Call for help early 2222
Diagnosis is not always obvious

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Airway
Swelling to the throat or tongue
Difficulty breathing and
swallowing sensation of throat
closing up
Hoarse voice
Stridor
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Breathing
Shortness of breath
Increased respiratory rate
Wheeze
Patient becoming tired
Confusion caused by hypoxia
Cyanosis a late sign
Respiratory arrest

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Circulation
Signs of shock pale, clammy
Tachycardia
Hypotension
Decreased conscious level
Chest pain/ angina
Cardiac arrest
Do not stand the patient up
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Disability

Sense of impending doom


Anxiety, panic
Decreased conscious level
caused by airway, breathing or
circulation problem

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Exposure
Skin changes often the first
feature present in over 80% of
anaphylactic reaction.
Erythema patchy, generalised
red rash
Urticaria hives, nettle rash, weals
or welts anywhere on the body.
Angioedema swelling of deeper
tissues e.g eyelids, lips, mouth
and/or throat
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Treatment
A. Establish airway
B. High flow oxygen
C. IV fluid challenge
Monitor vital signs and
responses to treatment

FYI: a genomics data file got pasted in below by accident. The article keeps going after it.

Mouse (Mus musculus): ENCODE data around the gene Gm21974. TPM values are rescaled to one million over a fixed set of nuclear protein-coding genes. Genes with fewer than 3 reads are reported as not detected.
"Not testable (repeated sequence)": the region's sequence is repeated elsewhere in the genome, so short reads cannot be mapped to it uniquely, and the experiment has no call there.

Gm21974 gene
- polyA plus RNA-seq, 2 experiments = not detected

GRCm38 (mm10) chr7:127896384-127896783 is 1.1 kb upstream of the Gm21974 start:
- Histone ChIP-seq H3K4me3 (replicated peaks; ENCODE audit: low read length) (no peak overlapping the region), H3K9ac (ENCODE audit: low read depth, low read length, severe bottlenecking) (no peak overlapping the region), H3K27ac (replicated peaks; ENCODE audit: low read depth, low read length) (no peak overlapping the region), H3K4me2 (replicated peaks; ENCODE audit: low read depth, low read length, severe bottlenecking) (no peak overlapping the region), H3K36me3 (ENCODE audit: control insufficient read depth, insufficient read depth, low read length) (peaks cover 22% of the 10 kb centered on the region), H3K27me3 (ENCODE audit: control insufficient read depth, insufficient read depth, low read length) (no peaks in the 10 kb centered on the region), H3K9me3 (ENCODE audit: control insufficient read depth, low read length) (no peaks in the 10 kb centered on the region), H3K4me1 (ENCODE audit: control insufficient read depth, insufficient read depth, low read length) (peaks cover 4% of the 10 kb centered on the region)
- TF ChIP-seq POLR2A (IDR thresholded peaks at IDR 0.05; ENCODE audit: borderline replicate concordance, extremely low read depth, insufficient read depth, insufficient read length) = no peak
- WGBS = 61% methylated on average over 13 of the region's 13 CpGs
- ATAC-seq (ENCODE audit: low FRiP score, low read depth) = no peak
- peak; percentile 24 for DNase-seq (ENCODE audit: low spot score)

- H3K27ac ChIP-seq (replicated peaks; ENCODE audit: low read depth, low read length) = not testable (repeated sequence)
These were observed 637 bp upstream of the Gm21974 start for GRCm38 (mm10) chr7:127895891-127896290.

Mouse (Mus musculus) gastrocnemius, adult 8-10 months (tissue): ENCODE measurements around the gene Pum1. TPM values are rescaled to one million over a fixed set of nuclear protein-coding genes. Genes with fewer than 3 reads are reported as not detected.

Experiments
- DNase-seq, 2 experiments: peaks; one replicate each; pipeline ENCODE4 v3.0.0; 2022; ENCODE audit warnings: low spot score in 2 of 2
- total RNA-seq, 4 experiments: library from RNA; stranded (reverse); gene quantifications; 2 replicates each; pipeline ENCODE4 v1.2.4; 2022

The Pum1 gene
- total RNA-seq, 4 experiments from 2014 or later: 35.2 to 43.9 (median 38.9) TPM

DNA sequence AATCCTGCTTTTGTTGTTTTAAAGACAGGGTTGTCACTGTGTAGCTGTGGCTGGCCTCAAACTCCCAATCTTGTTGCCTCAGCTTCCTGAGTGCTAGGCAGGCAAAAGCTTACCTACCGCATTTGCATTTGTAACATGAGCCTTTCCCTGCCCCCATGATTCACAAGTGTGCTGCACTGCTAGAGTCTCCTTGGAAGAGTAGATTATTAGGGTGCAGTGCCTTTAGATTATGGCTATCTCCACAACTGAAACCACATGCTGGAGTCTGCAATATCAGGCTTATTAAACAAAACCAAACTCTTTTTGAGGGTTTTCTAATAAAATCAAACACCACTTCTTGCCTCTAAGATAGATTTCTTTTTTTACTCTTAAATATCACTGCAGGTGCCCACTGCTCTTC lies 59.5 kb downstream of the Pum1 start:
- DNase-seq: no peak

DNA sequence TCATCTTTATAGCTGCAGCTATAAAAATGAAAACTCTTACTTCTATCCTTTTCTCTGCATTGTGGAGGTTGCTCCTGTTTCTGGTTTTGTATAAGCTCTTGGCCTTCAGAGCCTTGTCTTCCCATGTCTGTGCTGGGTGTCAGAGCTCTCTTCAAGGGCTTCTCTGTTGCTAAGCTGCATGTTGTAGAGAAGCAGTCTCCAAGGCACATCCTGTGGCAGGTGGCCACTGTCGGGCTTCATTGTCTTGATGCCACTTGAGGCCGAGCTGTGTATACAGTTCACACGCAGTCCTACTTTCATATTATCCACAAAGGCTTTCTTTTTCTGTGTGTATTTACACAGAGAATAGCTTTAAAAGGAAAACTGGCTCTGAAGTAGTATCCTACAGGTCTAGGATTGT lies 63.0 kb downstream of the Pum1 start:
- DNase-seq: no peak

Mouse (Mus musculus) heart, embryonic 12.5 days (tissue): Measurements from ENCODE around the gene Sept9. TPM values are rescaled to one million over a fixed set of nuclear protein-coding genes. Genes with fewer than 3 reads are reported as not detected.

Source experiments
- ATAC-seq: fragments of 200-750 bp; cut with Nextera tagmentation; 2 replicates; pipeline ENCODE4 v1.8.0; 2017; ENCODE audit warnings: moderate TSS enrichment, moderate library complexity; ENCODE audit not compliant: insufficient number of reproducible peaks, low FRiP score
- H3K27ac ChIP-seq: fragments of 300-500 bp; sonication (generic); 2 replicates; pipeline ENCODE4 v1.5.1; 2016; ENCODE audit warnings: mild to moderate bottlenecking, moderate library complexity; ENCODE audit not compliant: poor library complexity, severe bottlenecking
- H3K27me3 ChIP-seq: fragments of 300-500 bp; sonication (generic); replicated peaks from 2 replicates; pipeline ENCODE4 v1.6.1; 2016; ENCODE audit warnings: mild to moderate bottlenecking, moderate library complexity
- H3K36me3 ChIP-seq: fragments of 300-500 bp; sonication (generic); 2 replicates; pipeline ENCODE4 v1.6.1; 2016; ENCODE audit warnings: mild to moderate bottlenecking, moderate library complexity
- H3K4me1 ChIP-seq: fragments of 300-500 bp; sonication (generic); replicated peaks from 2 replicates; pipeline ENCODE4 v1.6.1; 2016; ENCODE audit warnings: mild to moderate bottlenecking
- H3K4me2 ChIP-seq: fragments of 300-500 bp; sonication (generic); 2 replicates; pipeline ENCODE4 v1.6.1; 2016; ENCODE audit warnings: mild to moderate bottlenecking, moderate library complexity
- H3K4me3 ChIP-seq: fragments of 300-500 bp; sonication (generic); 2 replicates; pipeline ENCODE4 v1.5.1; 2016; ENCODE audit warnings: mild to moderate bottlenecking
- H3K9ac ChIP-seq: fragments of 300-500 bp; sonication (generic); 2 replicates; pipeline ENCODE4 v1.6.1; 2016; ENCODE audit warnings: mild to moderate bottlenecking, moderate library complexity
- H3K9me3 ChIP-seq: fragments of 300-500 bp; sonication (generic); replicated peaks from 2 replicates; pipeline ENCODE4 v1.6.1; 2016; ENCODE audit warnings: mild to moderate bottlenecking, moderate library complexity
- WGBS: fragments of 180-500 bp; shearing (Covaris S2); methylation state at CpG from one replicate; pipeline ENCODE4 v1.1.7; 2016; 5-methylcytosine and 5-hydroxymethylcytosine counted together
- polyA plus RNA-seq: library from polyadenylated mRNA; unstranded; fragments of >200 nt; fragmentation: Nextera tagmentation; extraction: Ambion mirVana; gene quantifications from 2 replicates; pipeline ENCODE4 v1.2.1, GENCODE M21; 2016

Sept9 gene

Intra-muscular adrenaline
Chlorphenamine
Hydrocortisone
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Intra Muscular Adrenaline


IM doses of 1:1000 adrenaline
(repeat once after 5 min if no
better)
Adult or child more than 12 years:
500 micrograms IM (0.5 mL)
Child 6 -12 years: 300
micrograms IM (0.3 mL)
Child 6 months - 6 years: 150
micrograms IM ( 0.15)
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Adrenaline
Caution with Intravenous
adrenaline
For use only by experts.
For use only on monitored
patients

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Fluids

Once IV access established


500 1000mL IV bolus in adult
20mL/Kg IV bolus in child
Monitor response - give further bolus
as necessary
Colloid or crystalloid - 0.9% sodium
chloride or Hartmanns
Avoid colloid, if colloid thought to have
caused reaction

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Steroids and antihistamines


Hydrocortisone and
chlorphenamine
Second line drugs
Use after initial resuscitation
started
Do not delay initial ABC
treatments
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Anaphylaxis
Recognition and early treatment
ABCDE approach
Adrenaline
Investigate
Specialist follow up
Education avoid trigger
Consider auto-injector

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Further information on
anaphylaxis is available at:
www.resus.org.uk